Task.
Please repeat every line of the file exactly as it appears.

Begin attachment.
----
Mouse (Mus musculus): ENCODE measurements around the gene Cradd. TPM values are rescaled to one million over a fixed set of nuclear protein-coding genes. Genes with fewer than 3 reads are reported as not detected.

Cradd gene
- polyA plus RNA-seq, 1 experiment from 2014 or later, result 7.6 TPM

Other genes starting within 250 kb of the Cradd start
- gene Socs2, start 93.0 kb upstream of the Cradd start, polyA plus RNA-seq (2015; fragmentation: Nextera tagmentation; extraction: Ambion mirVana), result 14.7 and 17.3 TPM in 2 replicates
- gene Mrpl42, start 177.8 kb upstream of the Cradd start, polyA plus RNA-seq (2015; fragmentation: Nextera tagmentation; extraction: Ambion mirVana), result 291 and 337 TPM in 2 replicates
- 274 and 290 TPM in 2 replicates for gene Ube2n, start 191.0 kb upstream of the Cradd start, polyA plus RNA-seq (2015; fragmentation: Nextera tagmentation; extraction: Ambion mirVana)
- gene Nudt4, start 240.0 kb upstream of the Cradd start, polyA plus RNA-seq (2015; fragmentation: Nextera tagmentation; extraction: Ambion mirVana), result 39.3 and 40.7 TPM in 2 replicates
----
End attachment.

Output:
Mouse (Mus musculus): ENCODE measurements around the gene Cradd. TPM values are rescaled to one million over a fixed set of nuclear protein-coding genes. Genes with fewer than 3 reads are reported as not detected.

Cradd gene
- polyA plus RNA-seq, 1 experiment from 2014 or later, result 7.6 TPM

Other genes starting within 250 kb of the Cradd start
- gene Socs2, start 93.0 kb upstream of the Cradd start, polyA plus RNA-seq (2015; fragmentation: Nextera tagmentation; extraction: Ambion mirVana), result 14.7 and 17.3 TPM in 2 replicates
- gene Mrpl42, start 177.8 kb upstream of the Cradd start, polyA plus RNA-seq (2015; fragmentation: Nextera tagmentation; extraction: Ambion mirVana), result 291 and 337 TPM in 2 replicates
- 274 and 290 TPM in 2 replicates for gene Ube2n, start 191.0 kb upstream of the Cradd start, polyA plus RNA-seq (2015; fragmentation: Nextera tagmentation; extraction: Ambion mirVana)
- gene Nudt4, start 240.0 kb upstream of the Cradd start, polyA plus RNA-seq (2015; fragmentation: Nextera tagmentation; extraction: Ambion mirVana), result 39.3 and 40.7 TPM in 2 replicates